Taming Postgres on Heroku


Filed under: heroku, postgres, performance, featured

So you deployed an app on Heroku, because it’s easy and cheap to start with. After a while, your app is gaining traction and user base grows. Suddenly you find a slow app. There are many ways to tackle the performance issue. Making web pages more ajaxy and preload content, page caching, leveraging cdns, etc. In this blog I would like to focus on addressing some common database performance issues from outside in. Supposed we haven’t done much about tuning the database, and suppose we listened to Heroku and chose one of their posgres db instances to store our data.

A well-designed application serves 99% query from cache.

$ heroku pg:cache-hit -a my_database
      name      |         ratio          
      index hit rate | 0.76517846526624000529
      table hit rate | 0.93700270695348766263
      (2 rows)

The command above shows that cache hit rate is low because heuristic tells us that cache hit for postgres should be above 99% to be considered performant. Heroku pg provides a command that tells you what the outliners are. Suppose we already know what the outliner is, then we need to issue an explain analyze against query under suspicion.

=> explain analyze SELECT COUNT(*) FROM "follows" WHERE "follows"."account_id" = 1 AND "follows"."active" = true; 
Aggregate (cost=41274.28..41274.28 rows=1 width=0) (actual time=473.756..473.758 rows=1 loops=1) 
-> Index Scan using index_follows_on_follower_uid_and_account_id on follows (cost=0.09..41274.04 rows=466 width=0) (actual time=3.339..473.294 rows=333 loops=1) 
   Index Cond: (account_id = 1) 
   Filter: active 
   Rows Removed by Filter: 1 
   Total runtime: 474.043 ms 
   (6 rows)

The result explains to us that we are performing a query that takes longer than half a second to complete. That’s quite slow. It’s good that the db is performing an index scan since we are looking at account_id and active columns. However the index used is wrong. So let’s add a better index:

add_index :follows, [:account_id, :active]

Now if we try the same query:

=> explain analyze SELECT COUNT(*) FROM "follows" WHERE "follows"."account_id" = 1 AND "follows"."active" = true;
Aggregate (cost=679.66..679.66 rows=1 width=0) (actual time=0.022..0.023 rows=1 loops=1) 
-> Index Only Scan using index_follows_on_account_id_and_active on follows (cost=0.09..679.43 rows=466 width=0) (actual time=0.017..0.017 rows=0 loops=1) 
   Index Cond: ((account_id = 1) AND (active = true)) 
   Filter: active 
   Heap Fetches: 0 
   Total runtime: 0.064 ms 
   (6 rows) 

Total runtime has dropped down to a fraction of 1 millisecond from close to half a second. This shows our measure, deploy, and measure approach of fixing db performance issues driven by outside-in approach.

Let’s say you iteratively issue pg:outliers and introduce approapriate indexes but then the performance doesn’t seem to improve any more. This is happening because your fine-tuned app is getting even more attraction. More data get stored and it is probably time to evaluate your database needs. A good place to start is pg:info command:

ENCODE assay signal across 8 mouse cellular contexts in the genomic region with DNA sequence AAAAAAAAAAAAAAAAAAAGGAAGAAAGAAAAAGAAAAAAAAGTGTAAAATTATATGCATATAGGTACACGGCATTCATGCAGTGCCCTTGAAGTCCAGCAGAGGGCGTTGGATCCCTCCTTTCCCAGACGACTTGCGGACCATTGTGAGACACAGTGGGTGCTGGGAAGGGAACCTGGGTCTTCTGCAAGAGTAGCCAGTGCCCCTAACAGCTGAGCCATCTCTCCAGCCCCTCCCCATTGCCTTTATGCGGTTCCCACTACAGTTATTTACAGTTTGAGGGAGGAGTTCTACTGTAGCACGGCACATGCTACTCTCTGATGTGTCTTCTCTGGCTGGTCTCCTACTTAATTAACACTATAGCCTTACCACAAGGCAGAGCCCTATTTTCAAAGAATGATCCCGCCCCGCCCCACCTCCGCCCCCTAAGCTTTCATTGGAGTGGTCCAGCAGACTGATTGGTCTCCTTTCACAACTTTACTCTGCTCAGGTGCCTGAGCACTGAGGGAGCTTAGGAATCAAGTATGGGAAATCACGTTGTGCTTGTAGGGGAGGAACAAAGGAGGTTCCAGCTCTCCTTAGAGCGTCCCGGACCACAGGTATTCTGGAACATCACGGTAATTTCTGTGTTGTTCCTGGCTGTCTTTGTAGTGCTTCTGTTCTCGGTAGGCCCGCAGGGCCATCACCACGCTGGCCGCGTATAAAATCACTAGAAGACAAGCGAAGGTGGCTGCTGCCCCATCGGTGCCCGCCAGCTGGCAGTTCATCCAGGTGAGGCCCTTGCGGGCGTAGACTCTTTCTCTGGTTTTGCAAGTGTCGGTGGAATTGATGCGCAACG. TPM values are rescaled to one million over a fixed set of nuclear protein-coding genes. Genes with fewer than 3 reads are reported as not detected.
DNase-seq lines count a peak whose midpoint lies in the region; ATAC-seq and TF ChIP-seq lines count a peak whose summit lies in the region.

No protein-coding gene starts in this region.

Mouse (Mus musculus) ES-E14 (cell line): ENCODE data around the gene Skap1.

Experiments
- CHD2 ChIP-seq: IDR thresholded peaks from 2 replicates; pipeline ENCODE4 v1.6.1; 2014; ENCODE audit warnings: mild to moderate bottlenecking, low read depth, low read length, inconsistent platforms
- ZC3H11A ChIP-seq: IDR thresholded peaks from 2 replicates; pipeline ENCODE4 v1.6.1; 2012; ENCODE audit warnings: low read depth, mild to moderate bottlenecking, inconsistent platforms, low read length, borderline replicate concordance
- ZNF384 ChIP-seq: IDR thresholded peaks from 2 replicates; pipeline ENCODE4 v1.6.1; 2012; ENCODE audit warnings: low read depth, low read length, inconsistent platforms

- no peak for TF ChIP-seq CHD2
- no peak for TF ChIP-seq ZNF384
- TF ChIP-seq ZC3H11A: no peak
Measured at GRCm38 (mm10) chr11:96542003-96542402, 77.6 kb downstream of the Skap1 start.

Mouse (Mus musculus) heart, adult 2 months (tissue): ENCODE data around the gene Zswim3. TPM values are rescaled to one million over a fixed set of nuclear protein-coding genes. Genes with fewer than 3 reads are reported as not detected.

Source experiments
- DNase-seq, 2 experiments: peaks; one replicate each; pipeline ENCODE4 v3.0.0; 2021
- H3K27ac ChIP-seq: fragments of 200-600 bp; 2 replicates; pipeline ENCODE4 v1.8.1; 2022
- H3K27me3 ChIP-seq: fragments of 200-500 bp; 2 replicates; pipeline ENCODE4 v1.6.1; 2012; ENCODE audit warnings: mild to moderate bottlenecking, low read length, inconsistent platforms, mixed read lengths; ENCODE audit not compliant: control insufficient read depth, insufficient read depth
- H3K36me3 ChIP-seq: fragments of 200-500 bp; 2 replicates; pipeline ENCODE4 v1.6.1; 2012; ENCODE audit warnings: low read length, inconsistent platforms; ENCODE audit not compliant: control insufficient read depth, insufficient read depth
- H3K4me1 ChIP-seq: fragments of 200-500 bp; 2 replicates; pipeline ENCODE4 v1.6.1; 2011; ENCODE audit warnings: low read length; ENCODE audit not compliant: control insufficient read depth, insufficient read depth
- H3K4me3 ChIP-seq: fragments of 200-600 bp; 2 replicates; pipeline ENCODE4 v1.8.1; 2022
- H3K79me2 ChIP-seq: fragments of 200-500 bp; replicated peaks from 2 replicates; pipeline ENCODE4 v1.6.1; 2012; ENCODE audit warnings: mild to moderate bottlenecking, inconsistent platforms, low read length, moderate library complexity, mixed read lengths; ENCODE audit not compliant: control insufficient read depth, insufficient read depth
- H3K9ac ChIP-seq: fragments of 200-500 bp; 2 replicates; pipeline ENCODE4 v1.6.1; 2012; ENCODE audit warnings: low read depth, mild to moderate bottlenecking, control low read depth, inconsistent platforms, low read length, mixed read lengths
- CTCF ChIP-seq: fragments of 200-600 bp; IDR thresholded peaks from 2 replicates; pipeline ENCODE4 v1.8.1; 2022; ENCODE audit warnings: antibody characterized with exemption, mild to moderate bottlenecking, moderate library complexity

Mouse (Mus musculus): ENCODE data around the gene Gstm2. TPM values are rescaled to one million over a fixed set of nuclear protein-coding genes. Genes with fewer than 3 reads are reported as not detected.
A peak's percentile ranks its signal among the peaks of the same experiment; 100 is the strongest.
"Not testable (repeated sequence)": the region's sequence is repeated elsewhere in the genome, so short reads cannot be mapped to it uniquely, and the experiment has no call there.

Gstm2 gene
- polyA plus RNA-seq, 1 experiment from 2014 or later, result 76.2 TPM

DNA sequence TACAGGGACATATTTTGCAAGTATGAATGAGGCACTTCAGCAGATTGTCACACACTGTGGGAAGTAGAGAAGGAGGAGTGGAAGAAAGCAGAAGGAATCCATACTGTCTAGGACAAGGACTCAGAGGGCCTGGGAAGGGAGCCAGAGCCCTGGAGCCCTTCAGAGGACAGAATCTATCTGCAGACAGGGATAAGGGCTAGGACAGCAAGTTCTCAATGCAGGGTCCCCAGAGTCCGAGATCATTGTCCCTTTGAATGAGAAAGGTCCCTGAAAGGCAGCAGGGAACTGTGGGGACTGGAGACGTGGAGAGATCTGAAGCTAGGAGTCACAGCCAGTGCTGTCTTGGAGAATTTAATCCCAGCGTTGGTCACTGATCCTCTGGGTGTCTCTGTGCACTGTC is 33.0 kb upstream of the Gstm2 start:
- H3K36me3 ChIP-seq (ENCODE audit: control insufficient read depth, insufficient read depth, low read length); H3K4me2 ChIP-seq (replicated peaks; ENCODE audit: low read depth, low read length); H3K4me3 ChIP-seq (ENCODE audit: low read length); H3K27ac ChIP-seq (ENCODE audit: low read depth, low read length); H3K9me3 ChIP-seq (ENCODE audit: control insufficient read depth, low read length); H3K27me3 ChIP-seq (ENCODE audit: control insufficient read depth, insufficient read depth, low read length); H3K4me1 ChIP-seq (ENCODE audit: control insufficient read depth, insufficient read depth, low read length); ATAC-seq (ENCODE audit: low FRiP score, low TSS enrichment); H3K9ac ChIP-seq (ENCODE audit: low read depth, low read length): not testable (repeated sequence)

Table size: 16.5 GB
pg:total_index_size: 1022 MB

Suppose you are using Heroku’s Standard0 plan: - Cache: 1GB - Storage: 64 GB - Conn limit: 120

Ah now the problem is that your index is too big to fit into cache. There are two things we can do. First thing is getting rid of unused index. Sometimes developers can get index happy and keep adding them, but it’s easy to forget to change or remove obsolete indexes when db schema changes.

#heroku pg:diagnose -a my_database 
Never Used Indexes public.follows::index_follows_on_follower_uid_and_account_id 0.00 0.00 104 MB 230 MB

pg:diagnose shows you what indexes are not being used. Since index negatively affect insertion/update/deletion, unused indexes should be removed. The added benefit is that we are also saving precious db storage. If used indexes still doesn’t fit into cache, then it’s time to upgrade database. Some heuristics for db performance for web applications: - Very common queries returning small data set: ~ 1ms - Occasionally run queries returning small data set: ~ 5ms - Common query returning larger data set: ~ 10ms - Uncommon queries returning larger data set: ~ 100ms

Conditional OR composite index. A conditional would be where only current = true, where as the composite would index both values. A conditional is commonly more valuable when you have a smaller set of what the values may be, meanwhile the composite is when you have a high variability of values.

Now is a good time to mention index types.

Common Index Types

B-Tree, this is the default index postgres creates:

Hash Index:

Partial Indexes

Expression Indexes

create index users_lower_email on users(lower(email));

Last words about sequential scan v.s. index scan